Category Archives: Intermediate Recovery
A happy Monday to all! Today we read from Forming True Partnerships, a book that talks about the various relationships and how recovery impacts each. Today’s reading came from the chapter on friendship, and the author wrote both eloquently and compellingly on the friendships formed within the 12-step fellowship, and how that connection keeps her coming back.
This meeting was a celebratory one for me, as I announced my 5-year sober anniversary to the group this morning. The actual anniversary took place a few days before (Friday), and I already received my coin, but I was able to pass that coin around to my main sober network, and get their good wishes instilled into the metal. At least, that’s the tradition in our neck of the 12-step woods.
The reading was a poignant one for me. Nowadays my main network is, as I just mentioned, my Monday meeting group. But since my anniversary was Friday, I had the option of attending a meeting that was vitally important to me in my first year of sobriety. I don’t think I missed more than one or two of those Friday meetings that first year, and I went a heck of a lot in my second year as well. By year three, I was tapering them off, as the commute had become unbearable.
So this year the coincidence of the anniversary falling on the same day the meeting was held had me considering the trek down-county. That particular morning I had a horrible night’s sleep, and strongly reconsidered. I was tired, cranky, I knew I could just as easily celebrate with my Monday peeps, plus there was a fear lingering in the background… it had probably been at least a year since I had seen a single one of those meeting attendees… what if I walk in and I know no one? What if things are intensely awkwards since I had not been around in such a long time?
Finally, the correct thought hit me: I don’t attend meetings so I can be heralded, I go to share my experience, strength and hope. So with a prayer that my anniversary and whatever I was to share might help another, I set out.
Of course, none of my fears came to pass (which leads me to wonder… do they ever?). With the exception of one or two, all the old regulars were there, plus a handful of delightful newcomers (at least, new to me). I happened to arrive on the anniversary of the meeting, which meant good eats were there, and an incredible speaker who shared her story. I left with more energy than I ever would have gotten from sitting around bemoaning my previous night’s sleeplessness. I reconnected with old friends, was asked to speak at a future meeting, and left feeling a renewed sense of the fellowship.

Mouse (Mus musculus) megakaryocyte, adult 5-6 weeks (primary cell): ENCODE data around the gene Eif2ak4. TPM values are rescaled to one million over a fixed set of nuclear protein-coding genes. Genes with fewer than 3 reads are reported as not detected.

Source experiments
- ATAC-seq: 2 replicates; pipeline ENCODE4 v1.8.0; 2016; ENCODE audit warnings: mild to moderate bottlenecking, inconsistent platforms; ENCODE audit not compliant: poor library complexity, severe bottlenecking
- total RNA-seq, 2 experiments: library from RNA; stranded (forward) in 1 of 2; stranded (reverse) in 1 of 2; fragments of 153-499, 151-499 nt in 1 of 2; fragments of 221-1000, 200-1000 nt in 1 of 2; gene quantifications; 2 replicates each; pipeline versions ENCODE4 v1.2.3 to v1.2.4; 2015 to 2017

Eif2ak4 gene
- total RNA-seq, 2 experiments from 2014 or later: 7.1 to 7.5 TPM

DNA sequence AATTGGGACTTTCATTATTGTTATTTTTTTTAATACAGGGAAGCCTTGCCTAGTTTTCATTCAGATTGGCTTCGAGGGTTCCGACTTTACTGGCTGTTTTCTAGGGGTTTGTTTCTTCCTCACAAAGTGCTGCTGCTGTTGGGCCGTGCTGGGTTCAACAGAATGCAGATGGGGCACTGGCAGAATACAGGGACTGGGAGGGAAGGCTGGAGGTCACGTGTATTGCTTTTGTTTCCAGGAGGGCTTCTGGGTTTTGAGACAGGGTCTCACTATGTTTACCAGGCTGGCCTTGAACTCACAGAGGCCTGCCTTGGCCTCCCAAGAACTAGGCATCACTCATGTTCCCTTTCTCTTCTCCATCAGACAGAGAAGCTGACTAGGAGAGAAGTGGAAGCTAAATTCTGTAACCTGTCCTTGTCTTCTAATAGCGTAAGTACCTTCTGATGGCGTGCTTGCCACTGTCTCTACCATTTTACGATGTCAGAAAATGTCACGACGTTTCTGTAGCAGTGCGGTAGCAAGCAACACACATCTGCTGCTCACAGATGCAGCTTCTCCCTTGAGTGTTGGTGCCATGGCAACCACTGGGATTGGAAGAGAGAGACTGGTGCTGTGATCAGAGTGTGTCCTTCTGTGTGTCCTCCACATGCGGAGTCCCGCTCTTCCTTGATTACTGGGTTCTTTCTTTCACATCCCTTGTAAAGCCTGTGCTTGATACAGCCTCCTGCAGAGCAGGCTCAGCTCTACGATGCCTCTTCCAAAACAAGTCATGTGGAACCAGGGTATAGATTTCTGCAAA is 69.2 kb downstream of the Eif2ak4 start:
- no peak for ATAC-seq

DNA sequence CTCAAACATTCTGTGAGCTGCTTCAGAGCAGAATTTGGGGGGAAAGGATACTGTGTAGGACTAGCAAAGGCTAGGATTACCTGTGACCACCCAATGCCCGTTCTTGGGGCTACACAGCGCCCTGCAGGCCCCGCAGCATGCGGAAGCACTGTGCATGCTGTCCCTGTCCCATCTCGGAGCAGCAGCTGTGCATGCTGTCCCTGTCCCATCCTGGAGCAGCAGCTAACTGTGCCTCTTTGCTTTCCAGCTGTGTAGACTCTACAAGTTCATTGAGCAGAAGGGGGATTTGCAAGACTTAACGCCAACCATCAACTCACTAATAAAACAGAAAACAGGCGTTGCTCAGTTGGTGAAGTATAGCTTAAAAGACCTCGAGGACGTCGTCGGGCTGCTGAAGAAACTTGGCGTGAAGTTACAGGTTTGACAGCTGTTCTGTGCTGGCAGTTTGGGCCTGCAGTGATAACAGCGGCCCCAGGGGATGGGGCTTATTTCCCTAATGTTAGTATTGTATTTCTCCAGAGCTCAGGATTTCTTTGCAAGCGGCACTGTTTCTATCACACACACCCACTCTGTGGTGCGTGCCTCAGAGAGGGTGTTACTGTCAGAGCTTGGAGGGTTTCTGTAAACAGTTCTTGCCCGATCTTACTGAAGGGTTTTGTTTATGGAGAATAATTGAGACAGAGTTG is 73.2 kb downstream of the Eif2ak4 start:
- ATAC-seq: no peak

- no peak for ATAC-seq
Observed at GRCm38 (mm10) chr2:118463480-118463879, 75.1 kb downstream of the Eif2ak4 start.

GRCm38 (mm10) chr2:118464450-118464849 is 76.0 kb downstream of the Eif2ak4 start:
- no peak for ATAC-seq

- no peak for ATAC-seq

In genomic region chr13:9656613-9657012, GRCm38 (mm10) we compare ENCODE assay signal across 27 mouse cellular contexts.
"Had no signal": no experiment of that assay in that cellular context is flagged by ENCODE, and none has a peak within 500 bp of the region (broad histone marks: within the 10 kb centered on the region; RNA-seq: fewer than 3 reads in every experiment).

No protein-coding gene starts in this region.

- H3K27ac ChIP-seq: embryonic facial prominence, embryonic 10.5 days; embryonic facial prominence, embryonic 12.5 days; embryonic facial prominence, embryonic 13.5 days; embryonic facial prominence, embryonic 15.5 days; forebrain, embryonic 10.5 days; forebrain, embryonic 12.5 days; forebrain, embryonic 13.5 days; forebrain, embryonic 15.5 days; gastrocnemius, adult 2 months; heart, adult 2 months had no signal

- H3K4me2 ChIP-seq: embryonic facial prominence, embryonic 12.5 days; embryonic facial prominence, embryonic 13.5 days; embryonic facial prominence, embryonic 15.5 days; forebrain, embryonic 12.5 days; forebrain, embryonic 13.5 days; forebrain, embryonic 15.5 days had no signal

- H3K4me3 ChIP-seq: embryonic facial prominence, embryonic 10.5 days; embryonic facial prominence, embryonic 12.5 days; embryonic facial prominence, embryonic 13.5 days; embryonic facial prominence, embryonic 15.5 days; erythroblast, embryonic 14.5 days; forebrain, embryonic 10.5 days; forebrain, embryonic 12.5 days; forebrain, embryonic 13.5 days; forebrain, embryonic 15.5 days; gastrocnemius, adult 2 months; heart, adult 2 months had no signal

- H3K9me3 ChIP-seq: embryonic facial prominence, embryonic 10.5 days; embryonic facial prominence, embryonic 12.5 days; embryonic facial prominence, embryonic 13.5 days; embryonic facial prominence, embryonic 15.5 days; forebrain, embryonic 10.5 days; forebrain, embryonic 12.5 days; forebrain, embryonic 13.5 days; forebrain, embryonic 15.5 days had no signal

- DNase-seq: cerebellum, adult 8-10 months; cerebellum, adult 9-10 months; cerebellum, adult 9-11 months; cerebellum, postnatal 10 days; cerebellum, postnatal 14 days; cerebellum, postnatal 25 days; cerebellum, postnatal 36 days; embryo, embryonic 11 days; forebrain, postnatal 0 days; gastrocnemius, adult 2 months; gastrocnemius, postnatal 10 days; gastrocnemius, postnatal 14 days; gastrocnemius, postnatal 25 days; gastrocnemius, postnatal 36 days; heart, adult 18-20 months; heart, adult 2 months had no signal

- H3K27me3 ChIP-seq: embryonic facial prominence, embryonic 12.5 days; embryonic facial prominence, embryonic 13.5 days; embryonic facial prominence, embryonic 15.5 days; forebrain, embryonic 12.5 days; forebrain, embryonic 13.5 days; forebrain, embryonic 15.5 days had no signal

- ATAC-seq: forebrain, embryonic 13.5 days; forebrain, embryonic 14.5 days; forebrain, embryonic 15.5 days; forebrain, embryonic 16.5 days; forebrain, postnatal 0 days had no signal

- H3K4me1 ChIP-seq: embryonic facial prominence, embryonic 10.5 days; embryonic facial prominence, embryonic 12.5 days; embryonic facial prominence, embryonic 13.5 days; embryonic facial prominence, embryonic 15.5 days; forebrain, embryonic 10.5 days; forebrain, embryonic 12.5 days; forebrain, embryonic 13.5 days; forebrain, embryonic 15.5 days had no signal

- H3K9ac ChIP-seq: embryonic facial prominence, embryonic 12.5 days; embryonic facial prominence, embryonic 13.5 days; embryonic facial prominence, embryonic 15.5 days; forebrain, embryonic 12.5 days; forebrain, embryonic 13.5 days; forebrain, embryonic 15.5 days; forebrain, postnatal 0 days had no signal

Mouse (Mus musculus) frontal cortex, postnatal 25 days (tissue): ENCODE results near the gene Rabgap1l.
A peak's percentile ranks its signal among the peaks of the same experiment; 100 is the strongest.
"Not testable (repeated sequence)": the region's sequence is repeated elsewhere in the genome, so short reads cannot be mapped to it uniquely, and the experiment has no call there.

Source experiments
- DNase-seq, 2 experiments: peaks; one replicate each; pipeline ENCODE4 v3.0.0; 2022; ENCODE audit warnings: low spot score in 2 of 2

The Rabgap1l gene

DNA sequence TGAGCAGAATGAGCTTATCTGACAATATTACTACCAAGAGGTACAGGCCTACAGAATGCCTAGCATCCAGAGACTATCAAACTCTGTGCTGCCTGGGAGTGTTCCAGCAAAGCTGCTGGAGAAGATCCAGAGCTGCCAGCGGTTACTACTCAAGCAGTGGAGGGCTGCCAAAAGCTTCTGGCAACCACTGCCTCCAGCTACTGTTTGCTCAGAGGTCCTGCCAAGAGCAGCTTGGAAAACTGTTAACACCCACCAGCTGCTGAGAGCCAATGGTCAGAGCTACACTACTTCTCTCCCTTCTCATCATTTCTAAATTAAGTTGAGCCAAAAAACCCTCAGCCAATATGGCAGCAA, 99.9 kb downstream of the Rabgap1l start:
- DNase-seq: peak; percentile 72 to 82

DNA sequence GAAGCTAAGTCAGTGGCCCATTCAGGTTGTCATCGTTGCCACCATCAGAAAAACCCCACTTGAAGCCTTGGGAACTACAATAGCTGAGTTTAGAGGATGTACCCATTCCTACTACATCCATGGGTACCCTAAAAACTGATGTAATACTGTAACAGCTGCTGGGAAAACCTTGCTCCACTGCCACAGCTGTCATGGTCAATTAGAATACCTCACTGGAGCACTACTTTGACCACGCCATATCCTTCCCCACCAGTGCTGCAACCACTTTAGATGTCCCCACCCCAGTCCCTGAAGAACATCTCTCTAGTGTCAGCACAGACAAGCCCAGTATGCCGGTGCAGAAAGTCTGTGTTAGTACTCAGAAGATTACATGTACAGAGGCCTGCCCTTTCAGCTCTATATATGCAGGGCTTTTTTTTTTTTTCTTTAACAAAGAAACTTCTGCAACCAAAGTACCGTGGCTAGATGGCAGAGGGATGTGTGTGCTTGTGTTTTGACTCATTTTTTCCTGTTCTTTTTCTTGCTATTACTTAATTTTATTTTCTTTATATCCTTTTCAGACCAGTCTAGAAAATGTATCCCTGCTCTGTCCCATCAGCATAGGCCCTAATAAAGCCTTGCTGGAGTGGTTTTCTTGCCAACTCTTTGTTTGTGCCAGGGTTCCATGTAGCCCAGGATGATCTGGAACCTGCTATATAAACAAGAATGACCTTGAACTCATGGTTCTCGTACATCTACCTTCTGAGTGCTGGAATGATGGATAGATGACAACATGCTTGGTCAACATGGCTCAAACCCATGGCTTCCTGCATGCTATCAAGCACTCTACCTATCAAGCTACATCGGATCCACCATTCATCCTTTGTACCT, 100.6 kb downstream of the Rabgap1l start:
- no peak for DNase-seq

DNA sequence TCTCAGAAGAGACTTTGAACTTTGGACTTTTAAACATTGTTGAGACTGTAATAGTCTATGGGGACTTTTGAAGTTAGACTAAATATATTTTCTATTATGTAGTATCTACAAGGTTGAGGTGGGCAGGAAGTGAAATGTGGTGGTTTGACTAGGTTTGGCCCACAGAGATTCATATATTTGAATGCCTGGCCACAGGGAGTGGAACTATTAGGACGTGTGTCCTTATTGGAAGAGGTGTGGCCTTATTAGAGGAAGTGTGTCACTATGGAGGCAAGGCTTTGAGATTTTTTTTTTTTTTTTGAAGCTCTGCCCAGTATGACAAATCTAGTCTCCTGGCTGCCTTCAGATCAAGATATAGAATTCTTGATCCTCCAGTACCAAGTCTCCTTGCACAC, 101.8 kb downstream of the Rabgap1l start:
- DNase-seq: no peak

All of which I shared at my meeting this morning, along with my most delicious homemade cake that I make (pound cake with buttercream frosting, my way of thanking this group for all their wonderful support through these 5 years). Here are some other wonderful pearls of wisdom shared:
- The value of the fellowship, and of connecting with other human beings, taps into an essential part of the human condition: the need to be seen for who we are.
- The reading, and the extolling of the fellowship within it, is reminiscent of our program’s 1st tradition. Just like we have 12 steps, we also have 12 traditions. The first one is “Our common welfare should come first; personal recovery depends on AA unity.”
- Every aspect of our fellowship is a beautiful experience that is vastly different from the relationships we build in almost any other setting. When we gather at a 12-step meeting, most of the time we are a group that would not interact in the “outside world” by a long shot. We come from vastly different social circles, socio-economic classes, even geographically there can be differences. Yet when we sit down for our 12-step meeting, we are virtually a family. We have an inherent understanding of one another before we speak a word. It is truly a priceless gift.
- One part of the story referenced the television show from the 80’s, Cheers. Specifically, the author writes about when the character Norm walks into the bar and, as the theme song sings, “everyone knows his name.” For many of us, our 12-step group is much like that, where everyone not only knows our name, but pays attention to our innermost thoughts, and sincerely wants the best for us.
- The fellowship is an amazing resource for those of us who consider ourselves introverts, shy, or have a hard time developing friendships. It’s simply a matter of coming back and becoming a regular part of a meeting… the friendships take care of themselves organically.
- The quality of friendships within the fellowship is often markedly better than the relationships formed with our drinking buddies. Some noted that when the drink is taken out of the equation, the “buddies” go away, whereas the friendships within the fellowship have staying power.
- A common expression used in meetings is “keep coming back.” And the reason for that expression is that, in many cases, that is all that’s needed for success… just keep at it, and amazing things happen!
When I said that my Monday meeting peeps are my main source of support, I do my blogging circle of friends a disservice. I started this blog at 3 months sober. It is a freaking miracle that I am still writing this same blog 5 years later, and I owe it all the incredible friends I’ve made in the blogosphere along the way!
I’ve said it before, and I’ll say it again: writing is a muscle, and when you don’t exercise the muscle, you lose it, rapidly! It’s easier to stay in the rhythm of writing than in trying to resurrect it.
But try I must, since my life is vastly improved when I use this outlet. There’s been a lot going on, and so the unmotivated side of myself seizes upon these life issues and uses them as a handy excuse, a get out of jail free card, if you will.